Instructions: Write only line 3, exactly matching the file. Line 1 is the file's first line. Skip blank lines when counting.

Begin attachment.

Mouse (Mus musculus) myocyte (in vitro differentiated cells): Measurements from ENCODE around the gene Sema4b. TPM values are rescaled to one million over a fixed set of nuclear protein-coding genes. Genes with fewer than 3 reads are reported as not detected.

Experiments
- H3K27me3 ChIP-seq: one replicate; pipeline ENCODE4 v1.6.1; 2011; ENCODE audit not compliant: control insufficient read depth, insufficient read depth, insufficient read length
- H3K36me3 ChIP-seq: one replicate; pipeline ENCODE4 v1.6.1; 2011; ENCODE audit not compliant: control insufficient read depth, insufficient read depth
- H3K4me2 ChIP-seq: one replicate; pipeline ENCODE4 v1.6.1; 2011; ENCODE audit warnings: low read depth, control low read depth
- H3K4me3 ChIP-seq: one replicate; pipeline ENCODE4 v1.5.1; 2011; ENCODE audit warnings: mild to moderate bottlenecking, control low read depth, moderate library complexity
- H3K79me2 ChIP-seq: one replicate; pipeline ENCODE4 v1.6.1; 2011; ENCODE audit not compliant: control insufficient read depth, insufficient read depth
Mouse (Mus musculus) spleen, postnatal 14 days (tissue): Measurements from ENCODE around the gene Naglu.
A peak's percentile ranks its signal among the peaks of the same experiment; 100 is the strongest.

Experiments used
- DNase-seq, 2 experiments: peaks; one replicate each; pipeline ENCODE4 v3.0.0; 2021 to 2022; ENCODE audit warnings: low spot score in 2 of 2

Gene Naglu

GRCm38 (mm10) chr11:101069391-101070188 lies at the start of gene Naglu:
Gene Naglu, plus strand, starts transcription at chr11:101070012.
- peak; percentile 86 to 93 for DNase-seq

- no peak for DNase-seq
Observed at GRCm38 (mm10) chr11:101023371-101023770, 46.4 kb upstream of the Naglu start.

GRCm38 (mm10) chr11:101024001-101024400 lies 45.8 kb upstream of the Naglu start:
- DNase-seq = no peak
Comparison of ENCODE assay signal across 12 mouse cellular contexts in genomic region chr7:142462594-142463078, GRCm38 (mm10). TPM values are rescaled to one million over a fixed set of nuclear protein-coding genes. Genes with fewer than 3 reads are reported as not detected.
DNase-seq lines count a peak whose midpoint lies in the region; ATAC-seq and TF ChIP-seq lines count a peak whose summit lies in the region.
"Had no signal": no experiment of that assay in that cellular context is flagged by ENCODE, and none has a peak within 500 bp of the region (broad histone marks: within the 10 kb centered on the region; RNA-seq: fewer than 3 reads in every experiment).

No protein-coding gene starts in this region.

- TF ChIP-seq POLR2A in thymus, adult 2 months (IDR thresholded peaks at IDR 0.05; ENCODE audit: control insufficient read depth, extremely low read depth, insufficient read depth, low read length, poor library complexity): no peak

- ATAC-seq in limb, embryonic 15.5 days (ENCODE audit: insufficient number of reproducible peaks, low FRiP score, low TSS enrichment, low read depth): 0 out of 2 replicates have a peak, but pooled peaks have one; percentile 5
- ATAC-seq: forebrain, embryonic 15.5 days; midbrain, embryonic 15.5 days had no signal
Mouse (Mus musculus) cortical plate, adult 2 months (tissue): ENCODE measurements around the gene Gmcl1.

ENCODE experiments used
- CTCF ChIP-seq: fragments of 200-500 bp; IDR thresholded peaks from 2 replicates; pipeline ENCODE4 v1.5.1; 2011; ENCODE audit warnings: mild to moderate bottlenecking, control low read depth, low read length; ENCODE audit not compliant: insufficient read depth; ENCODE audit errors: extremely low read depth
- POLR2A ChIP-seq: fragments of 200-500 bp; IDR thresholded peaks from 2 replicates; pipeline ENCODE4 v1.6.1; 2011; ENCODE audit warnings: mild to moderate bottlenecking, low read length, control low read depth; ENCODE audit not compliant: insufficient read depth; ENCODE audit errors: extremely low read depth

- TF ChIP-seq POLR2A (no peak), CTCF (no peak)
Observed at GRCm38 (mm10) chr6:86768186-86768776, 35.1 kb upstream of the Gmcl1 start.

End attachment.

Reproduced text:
- H3K27me3 ChIP-seq: one replicate; pipeline ENCODE4 v1.6.1; 2011; ENCODE audit not compliant: control insufficient read depth, insufficient read depth, insufficient read length